A new year brings the opportunity to review current income tax planning and consider an update.
Since the Tax Cuts and Jobs Act of 2017 (TCJA), tax rates remain relatively low. However, most TCJA provisions are set to expire in 2025. In addition, recent federal budget deficits have risen to unprecedented levels, and there is uncertainty around tax policy as a new administration takes office. These factors set the stage for a need for increased revenue, which could translate into higher taxes.
Investors may want to consider certain strategies to hedge against the risk of higher taxes. The current tax environment and potential for higher tax rates in the future create an opportunity for tax-smart planning.
1. Consider Roth IRA conversions
A strategy utilizing Roth conversions can be an effective way to hedge against the threat of higher taxes in the future. Lower tax rates now translate to a lower cost for converting traditional IRA assets to a Roth IRA. It is impossible to predict tax rates in the future, given uncertainty in Congress, or to have a good idea of what your personal tax circumstances will look like years from now. Like all income from retirement accounts, Roth income is not subject to the 3.8% surtax and is also not included in the calculation for the $200,000 income threshold ($250,000 for couples) to determine if the surtax applies. IRA owners considering a conversion to a Roth IRA should carefully evaluate that transaction since the option to recharacterize, or undo, a Roth IRA conversion is no longer available.
2. Explore alternative ways to fund Roth accounts
Taxpayers at higher income levels are prohibited from contributing directly to Roth IRAs. For 2021, income phaseouts begin at $125,000 ($198,000 for married couples filing a joint return). Taxpayers may want to consider funding a non-deductible (after-tax) IRA and then subsequently converting the account to a Roth IRA. There are no income restrictions on Roth IRA conversions. However, adverse tax consequences, referred to as the “pro rata” rule, may apply if the individual owns other pretax IRAs (including SEP-IRA or SIMPLE-IRA). Before considering this strategy, taxpayers should consult with their tax professional. Also, participants in 401(k) plans may be able to make voluntary after-tax contributions into their plan in excess of their salary deferral limit ($19,500 or $26,000 if age 50 or older). When allowed by the plan, after-tax contributions may be directly transferred to a Roth IRA without any income tax consequences upon a plan triggering event.* This may be a strategy for higher-income taxpayers to diversify their tax liability in retirement.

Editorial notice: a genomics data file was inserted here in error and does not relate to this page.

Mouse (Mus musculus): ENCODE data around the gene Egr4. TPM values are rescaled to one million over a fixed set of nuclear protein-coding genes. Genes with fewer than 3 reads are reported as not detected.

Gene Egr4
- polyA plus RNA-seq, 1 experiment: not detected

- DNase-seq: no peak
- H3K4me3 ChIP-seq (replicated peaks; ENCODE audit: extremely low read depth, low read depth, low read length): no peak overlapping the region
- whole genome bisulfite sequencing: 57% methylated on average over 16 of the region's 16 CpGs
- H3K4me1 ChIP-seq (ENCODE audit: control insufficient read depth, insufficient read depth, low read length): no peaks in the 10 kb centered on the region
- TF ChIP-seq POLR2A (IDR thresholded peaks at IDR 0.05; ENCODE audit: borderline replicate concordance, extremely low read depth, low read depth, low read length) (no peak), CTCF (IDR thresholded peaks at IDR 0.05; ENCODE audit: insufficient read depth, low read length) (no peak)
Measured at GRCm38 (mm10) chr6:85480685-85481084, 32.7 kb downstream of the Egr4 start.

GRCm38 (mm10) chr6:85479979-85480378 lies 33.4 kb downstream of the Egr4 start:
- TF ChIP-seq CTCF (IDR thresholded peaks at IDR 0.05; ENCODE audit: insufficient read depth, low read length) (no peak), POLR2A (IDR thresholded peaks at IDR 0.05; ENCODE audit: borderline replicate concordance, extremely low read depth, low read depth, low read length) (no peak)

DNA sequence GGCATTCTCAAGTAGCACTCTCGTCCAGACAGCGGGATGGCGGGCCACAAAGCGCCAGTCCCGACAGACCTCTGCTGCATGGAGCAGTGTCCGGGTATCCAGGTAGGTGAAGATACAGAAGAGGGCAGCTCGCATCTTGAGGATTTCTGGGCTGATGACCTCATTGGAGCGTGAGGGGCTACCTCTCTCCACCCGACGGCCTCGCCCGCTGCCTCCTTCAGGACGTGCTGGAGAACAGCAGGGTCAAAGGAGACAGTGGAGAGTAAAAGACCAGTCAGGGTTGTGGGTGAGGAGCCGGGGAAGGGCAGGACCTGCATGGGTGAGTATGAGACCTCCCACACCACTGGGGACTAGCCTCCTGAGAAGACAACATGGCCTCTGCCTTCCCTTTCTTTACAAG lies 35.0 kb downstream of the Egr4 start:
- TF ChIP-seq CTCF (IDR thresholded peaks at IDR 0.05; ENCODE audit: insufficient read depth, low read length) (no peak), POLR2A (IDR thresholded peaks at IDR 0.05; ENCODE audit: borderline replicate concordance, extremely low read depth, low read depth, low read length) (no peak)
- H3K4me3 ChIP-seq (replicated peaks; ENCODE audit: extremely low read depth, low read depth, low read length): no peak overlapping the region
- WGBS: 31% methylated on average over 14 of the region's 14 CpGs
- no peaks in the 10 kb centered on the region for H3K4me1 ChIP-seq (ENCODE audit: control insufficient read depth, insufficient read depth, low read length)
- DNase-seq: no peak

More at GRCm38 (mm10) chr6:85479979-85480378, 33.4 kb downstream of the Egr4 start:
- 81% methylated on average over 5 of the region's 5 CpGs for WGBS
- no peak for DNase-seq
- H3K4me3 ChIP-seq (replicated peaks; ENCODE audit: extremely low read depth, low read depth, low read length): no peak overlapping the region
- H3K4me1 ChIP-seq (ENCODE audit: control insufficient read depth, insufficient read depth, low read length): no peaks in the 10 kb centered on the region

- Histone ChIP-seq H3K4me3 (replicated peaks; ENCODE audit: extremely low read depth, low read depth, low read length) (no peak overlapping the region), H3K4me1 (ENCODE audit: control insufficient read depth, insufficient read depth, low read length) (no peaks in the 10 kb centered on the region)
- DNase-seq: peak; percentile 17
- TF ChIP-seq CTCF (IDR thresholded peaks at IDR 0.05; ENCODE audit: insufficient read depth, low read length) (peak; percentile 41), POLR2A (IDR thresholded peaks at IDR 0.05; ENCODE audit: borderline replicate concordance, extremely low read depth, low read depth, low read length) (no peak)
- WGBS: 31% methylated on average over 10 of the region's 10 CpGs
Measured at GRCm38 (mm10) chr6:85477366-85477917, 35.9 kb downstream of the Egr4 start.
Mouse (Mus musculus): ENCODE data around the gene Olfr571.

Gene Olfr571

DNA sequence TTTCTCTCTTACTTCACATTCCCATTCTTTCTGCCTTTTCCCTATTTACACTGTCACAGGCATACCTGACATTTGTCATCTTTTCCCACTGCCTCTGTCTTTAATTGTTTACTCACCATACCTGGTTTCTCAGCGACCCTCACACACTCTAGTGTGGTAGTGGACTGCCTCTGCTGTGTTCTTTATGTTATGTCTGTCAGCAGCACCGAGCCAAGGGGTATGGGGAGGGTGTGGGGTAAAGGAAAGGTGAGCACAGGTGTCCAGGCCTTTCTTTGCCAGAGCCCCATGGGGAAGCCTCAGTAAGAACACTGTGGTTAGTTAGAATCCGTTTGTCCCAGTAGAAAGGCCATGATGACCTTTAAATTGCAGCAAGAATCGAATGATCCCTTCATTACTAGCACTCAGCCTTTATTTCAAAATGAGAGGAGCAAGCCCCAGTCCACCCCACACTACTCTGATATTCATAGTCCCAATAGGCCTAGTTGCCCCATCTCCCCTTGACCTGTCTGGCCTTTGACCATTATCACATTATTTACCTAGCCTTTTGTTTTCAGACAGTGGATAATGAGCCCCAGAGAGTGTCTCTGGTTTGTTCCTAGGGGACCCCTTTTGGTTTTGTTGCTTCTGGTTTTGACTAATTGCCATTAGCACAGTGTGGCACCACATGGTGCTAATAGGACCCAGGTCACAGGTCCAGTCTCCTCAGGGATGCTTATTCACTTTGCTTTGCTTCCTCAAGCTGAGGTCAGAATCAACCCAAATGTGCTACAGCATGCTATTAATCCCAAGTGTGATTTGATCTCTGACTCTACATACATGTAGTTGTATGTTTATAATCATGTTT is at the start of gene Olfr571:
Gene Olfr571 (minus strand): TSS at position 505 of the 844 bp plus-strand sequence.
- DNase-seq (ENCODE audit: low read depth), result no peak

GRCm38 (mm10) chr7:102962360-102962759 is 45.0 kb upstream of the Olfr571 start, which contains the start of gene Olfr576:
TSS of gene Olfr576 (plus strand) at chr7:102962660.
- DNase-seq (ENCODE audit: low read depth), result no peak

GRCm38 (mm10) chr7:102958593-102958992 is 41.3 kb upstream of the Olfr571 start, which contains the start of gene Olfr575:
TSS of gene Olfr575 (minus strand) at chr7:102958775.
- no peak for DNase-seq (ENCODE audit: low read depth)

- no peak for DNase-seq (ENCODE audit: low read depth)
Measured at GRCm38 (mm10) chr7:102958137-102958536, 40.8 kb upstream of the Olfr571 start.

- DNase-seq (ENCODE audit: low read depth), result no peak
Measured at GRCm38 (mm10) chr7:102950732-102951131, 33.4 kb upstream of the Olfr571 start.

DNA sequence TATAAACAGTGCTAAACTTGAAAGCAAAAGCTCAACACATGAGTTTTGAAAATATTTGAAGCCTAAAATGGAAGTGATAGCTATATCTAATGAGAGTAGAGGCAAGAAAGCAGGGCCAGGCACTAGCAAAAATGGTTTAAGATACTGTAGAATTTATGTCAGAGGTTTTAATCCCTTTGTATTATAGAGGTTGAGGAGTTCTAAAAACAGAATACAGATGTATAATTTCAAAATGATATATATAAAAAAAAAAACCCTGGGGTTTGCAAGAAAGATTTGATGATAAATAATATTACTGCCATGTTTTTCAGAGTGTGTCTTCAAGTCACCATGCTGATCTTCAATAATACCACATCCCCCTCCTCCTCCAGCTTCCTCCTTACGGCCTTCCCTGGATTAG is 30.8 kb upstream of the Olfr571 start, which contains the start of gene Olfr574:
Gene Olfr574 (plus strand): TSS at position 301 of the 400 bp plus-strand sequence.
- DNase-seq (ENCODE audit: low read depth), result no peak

3. Maximize deductions in years when itemizing
With the increase in the standard deduction under recent tax law changes, and the scaling back of many popular deductions, fewer taxpayers are choosing to itemize deductions. Some taxpayers may benefit by alternating between claiming the standard deduction in some years and itemizing deductions in other years. Investors may want to “lump” as many deductions into those years when itemizing. For example, taxpayers may want to consider making a substantial charitable contribution during a tax year when itemizing instead of making regular annual gifts. In addition, with the repeal of the “Pease rule,” there are no phaseouts on itemized deductions at higher income levels.
4. Be mindful of irrevocable trusts and taxes
There is a low income threshold ($13,050 for 2021), that will subject income retained within an irrevocable trust to the highest marginal tax rates and the 3.8% Medicare surtax. For this reason, trustees may want to reconsider investment choices inside of the trust (municipal bonds, life insurance, etc.). Trustees might also consider (if possible) distributing more income out of the trust to beneficiaries who may be in lower income tax brackets.
5. Expand use of 529 accounts for education savings
The use of 529 college savings plans provide several tax advantages. Account earnings are free of federal income tax, and a special gift-tax exclusion allows account owners to treat up to $75,000 of contributions as though they had been made over a five-year period. Qualified education expenses were expanded in recent years to include laptops, computers, and related technology. Recent changes allow families to use up to $10,000 annually for K–12 tuition. Make sure to consult with a tax professional if considering a distribution for K–12 expenses since there may be adverse state income tax consequences.
6. Consider the charitable rollover option for retirees
Retired IRA owners (age 70½ and older) may benefit from directing charitable gifts tax free from their IRA. Since even more retirees will claim the higher standard deduction, they will not benefit tax-wise from making those charitable gifts unless they itemize deductions. Account owners are limited to donating $100,000 annually, which can include the required minimum distribution (RMD), and the proceeds must be sent directly to a qualified charity.
With any tax strategy, it is important to consult with a financial professional or tax expert with knowledge of your personal financial situation. Making changes to tax strategies may have an impact on your overall tax plan. Read Putnam’s “10 income and estate planning strategies” for more information about tax-smart strategies for 2021.
*IRS Notice 2014-54
For informational purposes only. Not an investment recommendation.
This information is not meant as tax or legal advice. Please consult with the appropriate tax or legal professional regarding your particular circumstances before making any investment decisions. Putnam does not provide tax or legal advice.